One of the excuses used by many to ignore the problem of the wage gap between male and female workers was that the fields "preferred" by women simply paid less. If men chose to be doctors and women chose to be nurses, it was natural that men would be paid more. This was and is utter nonsense, of course. That viewpoint ignores the sexist double standards and barriers to entry that kept women out of these traditionally male occupations. It also obscures the simple reality that when men and women do the same work, in the same field, women still get paid less. New research is helping to accurately portray the ways in which women are discriminated against in employment.
In New Jersey, state and federal laws protect workers from sexual harassment. This is not a new development. Title VII of the Civil Rights Act of 1964 prohibits sex discrimination. Sexual harassment is a form of sex discrimination and has been prohibited for more than half a century. Unfortunately, 50 years does not seem to be long enough for many employers to get the message. Sexual harassment is still a leading cause of action pursued against employers all over the country.
There are many ways in which people of a certain ilk try to deny or defend the wage gap between men and women. Some claim there is no gap, ignoring substantial research that it is a real problem. Some claim it is a matter of personal decisions, as though women choose to earn less to do the same work as men. Another claim that has gained popularity is that the gap all but disappears if we ignore the very top levels, with the implication being that the problem will correct itself sometime in the future when more of these positions are filled by women. Ignoring the fact that there is no valid reason so few females occupy those positions now, this hides the fact that the wage gap is present from the earliest point in our careers. It may be smaller, but that small gap widens over time.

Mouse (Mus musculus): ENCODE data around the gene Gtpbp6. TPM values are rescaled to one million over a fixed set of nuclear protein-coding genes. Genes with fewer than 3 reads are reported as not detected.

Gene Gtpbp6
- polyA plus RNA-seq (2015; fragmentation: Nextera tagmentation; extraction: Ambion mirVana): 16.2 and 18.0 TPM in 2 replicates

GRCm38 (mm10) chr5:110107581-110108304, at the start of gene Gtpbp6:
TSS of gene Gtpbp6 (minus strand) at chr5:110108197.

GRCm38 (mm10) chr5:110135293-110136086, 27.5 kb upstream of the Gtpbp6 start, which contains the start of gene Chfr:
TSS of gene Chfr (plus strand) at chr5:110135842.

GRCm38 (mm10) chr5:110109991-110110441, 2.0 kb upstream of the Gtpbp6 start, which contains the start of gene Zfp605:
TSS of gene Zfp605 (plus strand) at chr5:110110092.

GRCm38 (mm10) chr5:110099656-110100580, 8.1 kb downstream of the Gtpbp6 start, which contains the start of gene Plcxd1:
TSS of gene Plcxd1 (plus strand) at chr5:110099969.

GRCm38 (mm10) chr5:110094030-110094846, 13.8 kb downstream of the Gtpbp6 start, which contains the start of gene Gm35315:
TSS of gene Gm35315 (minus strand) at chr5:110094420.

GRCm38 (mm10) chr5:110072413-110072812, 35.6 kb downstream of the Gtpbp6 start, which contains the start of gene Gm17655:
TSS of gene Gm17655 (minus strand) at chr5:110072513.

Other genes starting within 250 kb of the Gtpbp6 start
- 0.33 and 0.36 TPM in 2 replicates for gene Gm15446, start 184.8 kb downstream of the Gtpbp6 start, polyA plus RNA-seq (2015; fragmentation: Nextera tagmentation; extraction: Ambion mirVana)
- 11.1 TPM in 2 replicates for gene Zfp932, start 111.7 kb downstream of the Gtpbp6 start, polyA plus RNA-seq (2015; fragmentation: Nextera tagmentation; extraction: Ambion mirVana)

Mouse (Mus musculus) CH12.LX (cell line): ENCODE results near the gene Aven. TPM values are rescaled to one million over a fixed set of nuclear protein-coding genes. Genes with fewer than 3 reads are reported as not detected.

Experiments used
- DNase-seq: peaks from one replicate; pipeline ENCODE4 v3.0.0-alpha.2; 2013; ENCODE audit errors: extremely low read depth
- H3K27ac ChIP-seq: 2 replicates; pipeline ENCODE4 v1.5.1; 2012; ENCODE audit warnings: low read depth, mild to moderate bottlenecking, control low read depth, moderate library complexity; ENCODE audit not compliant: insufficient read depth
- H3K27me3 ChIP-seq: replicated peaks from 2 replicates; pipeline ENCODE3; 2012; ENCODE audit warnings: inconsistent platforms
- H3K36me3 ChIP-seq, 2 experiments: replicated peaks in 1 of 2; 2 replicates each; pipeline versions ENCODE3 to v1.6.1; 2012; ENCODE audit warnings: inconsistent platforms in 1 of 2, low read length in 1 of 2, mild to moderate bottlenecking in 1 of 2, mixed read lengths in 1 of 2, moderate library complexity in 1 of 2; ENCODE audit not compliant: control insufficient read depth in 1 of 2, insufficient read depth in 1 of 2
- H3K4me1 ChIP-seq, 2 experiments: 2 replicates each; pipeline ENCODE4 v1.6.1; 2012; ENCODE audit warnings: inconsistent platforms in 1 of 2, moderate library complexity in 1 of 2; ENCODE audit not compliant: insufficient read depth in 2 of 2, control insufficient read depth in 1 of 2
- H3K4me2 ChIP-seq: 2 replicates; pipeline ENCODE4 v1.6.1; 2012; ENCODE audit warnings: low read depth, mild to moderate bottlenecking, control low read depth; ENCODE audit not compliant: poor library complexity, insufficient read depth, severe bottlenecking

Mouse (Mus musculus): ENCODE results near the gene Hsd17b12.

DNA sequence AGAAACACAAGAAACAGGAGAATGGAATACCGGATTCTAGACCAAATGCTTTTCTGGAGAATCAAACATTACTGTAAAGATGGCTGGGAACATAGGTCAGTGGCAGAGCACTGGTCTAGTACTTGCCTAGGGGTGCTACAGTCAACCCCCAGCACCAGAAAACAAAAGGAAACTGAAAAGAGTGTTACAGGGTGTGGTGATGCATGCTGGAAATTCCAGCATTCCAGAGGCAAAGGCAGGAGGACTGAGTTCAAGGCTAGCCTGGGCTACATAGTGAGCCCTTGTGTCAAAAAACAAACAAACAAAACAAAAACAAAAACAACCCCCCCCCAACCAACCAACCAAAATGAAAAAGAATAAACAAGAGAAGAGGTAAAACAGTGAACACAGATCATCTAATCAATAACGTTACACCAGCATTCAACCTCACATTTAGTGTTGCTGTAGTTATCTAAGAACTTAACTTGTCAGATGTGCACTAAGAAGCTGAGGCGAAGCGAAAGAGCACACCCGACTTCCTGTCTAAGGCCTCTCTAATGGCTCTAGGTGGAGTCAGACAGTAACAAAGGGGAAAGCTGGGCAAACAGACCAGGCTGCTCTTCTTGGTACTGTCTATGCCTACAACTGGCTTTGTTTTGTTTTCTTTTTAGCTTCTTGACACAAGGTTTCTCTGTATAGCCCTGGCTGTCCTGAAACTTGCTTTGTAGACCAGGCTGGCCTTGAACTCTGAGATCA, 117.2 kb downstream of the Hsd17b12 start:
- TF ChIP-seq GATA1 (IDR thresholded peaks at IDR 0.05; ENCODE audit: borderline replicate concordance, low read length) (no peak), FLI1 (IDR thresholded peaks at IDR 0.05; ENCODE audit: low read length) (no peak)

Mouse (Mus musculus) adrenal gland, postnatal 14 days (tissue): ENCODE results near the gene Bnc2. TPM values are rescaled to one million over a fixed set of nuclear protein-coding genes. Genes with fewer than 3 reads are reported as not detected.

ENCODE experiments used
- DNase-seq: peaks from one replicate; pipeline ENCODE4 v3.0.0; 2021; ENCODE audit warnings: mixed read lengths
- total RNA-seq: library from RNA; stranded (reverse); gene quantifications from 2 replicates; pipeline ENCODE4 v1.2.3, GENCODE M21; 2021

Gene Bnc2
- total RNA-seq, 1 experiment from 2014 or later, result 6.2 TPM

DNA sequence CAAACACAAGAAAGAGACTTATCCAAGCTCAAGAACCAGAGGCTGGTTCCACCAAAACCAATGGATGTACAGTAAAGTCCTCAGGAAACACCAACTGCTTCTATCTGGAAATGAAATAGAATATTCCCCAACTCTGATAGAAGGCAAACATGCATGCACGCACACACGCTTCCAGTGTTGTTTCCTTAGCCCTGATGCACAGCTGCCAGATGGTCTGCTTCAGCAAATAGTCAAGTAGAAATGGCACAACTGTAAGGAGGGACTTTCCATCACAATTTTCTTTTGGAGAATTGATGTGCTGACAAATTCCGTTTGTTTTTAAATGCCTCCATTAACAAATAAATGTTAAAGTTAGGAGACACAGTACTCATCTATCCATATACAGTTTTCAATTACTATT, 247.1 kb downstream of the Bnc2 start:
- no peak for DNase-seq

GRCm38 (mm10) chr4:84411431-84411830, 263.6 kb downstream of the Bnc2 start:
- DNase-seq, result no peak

Three years ago, the Equal Employment Opportunity Commission ruled that discrimination based on gender identity was sex discrimination. That ruling meant that transgender discrimination was included among the behaviors expressly forbidden by Title VII of the 1964 Civil Rights Act. That ruling did not, however, tackle the question of whether anti-gay discrimination in the workplace should be considered sex discrimination. In a recent 3-2 vote, the EEOC has now made its position clear. If an employer discriminates against you based on your sexual orientation, that employer is violating the Civil Rights Act.
The New Jersey Office of the Attorney General maintains civil rights fact sheets designed to help employees and employers understand their rights and responsibilities. The fact sheet discussing sex discrimination under New Jersey law gives several examples of what is unlawful conduct. In the most general terms, it is illegal under New Jersey law to treat someone differently or unfairly based on gender in the areas of employment, housing, places of public accommodation, contracting and credit. You cannot refuse to hire someone, promote someone, provide equal pay or any other job benefit based on gender. This absolutely applies to both men and women, though few would argue that the two groups are equally likely to be penalized based on gender.